Every spring and autumn, starlings take to the skies over southern Jutland – creating one of Denmark's finest natural spectacles
Black sun: isn’t that something to do with the occult?
Er, no, not in this instance. We’re talking about nature’s Sort Sol (Black Sun) – an impressive avian phenomenon that happens every year, mid-March to mid-April (then again in autumn), in southern Jutland, Denmark. No Germanic neopaganism here!
So what is it then?
It’s the rustle of millions of wings, which darken the dimming sky. Or, for any film buffs out there, it’s the closest you’ll get to a real-life (but less scary) reenactment of Hitchcock’s The Birds. Just before sunset in spring and autumn, hundreds of thousands of European starlings gather from all corners of the skies to perform an impressive twist-twirl ballet, with the flocks almost entirely eclipsing the sun as it sets. The strange spectacle generally lasts for around 20 minutes. Sounds rather odd – why do they do it?
These aerial acrobats are actually en route from Norway, Sweden and Finland to their breeding grounds in France, Britain, Belgium and the Netherlands. According to the RSPB
, starlings gather like this, with such regularity, for two reasons. First, safety in numbers: predators such as peregrine falcons find it hard to target one bird amid a spellbinding cloud of thousands. Second, to stay warm and exchange information, such as where the best feeding spots are. Huge flock of starlings over Aberystwyth Pier (Shutterstock) How can I see it?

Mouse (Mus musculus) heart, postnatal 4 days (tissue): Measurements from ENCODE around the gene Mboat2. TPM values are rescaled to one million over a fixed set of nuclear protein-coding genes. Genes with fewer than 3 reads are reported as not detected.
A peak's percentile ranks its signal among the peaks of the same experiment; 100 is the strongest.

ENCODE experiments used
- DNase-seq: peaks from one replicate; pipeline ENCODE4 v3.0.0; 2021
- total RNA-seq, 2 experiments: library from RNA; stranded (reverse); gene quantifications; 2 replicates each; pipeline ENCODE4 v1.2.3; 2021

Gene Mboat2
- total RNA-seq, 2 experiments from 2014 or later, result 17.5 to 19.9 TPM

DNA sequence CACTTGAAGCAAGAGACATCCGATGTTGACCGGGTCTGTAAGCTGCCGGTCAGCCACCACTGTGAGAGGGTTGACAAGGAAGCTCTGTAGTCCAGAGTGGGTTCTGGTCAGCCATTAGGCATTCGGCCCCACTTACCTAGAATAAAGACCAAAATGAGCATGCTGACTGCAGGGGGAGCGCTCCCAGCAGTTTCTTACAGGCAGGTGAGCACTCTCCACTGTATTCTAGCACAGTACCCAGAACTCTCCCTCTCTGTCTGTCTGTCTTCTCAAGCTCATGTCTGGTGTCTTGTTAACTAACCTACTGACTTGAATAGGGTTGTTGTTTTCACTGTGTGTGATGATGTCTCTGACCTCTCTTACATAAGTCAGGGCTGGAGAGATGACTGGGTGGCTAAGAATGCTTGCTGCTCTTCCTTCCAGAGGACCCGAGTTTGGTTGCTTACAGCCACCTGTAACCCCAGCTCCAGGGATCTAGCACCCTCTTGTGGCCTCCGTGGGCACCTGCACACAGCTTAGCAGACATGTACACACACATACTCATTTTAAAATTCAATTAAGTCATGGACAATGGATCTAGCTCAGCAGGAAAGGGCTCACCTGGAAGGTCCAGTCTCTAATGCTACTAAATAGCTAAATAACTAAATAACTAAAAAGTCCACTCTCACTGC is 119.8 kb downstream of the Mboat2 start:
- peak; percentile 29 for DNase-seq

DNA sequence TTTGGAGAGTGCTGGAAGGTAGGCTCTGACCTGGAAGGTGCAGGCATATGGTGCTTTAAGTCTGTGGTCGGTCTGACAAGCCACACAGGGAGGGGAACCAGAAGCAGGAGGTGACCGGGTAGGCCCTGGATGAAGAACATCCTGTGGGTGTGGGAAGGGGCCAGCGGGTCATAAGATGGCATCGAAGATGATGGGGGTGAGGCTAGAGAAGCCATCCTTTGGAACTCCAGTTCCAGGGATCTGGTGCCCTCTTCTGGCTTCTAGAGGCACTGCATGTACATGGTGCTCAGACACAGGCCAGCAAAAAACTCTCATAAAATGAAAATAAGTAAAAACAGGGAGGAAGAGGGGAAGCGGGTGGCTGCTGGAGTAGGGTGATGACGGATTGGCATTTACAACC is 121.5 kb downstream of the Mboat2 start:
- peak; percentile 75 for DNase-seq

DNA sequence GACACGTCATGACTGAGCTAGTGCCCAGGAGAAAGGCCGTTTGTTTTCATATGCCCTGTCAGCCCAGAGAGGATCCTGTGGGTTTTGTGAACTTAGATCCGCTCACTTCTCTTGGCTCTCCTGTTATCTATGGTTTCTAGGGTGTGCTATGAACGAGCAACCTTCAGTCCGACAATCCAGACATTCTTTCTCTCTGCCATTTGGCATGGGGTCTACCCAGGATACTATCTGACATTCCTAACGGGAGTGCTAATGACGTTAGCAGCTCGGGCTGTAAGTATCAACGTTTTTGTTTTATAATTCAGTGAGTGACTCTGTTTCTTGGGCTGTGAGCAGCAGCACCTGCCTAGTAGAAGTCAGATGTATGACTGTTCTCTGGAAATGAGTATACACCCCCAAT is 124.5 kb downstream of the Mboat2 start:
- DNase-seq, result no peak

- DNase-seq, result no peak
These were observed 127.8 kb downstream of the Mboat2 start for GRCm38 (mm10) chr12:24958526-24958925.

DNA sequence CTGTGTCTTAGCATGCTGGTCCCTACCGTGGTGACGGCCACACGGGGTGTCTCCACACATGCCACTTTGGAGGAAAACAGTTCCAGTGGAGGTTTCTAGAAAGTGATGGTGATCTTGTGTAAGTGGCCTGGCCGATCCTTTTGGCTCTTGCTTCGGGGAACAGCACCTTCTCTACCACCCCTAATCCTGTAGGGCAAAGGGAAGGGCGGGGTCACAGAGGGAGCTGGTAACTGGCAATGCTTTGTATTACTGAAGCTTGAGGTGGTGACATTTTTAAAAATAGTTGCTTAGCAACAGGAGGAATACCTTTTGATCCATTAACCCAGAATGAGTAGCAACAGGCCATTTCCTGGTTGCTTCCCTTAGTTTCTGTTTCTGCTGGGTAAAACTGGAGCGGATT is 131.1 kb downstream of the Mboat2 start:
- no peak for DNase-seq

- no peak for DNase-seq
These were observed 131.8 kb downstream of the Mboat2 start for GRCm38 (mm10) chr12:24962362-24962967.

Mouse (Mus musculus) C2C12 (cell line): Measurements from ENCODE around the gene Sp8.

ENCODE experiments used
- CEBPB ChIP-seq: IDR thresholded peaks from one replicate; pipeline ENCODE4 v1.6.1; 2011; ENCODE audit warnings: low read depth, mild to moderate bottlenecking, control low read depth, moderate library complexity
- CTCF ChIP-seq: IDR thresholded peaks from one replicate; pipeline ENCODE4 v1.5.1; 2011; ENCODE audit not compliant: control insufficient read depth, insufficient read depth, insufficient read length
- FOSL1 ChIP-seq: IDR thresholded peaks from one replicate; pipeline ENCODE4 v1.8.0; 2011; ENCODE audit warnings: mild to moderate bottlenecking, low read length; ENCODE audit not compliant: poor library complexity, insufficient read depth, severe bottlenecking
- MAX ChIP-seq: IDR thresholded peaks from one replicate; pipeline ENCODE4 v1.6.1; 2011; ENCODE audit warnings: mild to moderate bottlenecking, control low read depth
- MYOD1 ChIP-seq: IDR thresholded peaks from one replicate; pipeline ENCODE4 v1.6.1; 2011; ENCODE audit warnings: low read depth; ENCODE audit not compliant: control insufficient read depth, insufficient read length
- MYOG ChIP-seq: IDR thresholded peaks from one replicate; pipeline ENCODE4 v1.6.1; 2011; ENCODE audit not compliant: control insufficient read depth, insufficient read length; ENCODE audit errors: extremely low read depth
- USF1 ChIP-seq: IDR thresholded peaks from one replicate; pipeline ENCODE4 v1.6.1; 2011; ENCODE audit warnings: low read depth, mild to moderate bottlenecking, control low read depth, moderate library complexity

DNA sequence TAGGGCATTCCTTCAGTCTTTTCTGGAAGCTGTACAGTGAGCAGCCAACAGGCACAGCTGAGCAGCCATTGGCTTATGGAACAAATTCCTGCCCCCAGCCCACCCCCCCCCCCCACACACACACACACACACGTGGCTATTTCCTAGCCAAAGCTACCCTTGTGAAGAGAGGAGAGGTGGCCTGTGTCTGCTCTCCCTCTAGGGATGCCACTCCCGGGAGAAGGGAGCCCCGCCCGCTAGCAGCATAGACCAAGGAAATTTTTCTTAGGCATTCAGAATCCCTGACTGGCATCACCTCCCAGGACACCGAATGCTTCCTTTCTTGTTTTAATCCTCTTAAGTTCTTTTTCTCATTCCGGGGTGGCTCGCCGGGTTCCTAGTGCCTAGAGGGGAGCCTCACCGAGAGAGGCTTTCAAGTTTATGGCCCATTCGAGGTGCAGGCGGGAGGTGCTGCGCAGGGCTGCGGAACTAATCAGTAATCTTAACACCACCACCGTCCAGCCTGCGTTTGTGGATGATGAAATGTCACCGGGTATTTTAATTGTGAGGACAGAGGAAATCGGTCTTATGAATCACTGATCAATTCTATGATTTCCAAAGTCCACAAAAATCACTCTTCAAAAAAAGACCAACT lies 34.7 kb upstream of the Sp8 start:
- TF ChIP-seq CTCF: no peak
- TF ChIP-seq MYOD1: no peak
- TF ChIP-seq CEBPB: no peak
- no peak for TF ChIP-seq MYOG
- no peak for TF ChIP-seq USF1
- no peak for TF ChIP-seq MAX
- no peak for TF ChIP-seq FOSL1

Like everything in nature, the precise whereabouts of the ritual on any given eve isn’t easy to predict. That said, if you’re willing to trudge through the sludgy marshes of Tønder with a nature guide, your chances are greatly increased. It only happens in Denmark then?
No, but it’s certainly an impressive place to see it. That said, the UK has its own hotspots: you can see marvellous murmurations (gatherings of starlings) at locations such as the Somerset Levels, Gretna Green and Brighton Pier (but only in autumn and winter) – see RSPB
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Main image: Starling murmurations (Shutterstock)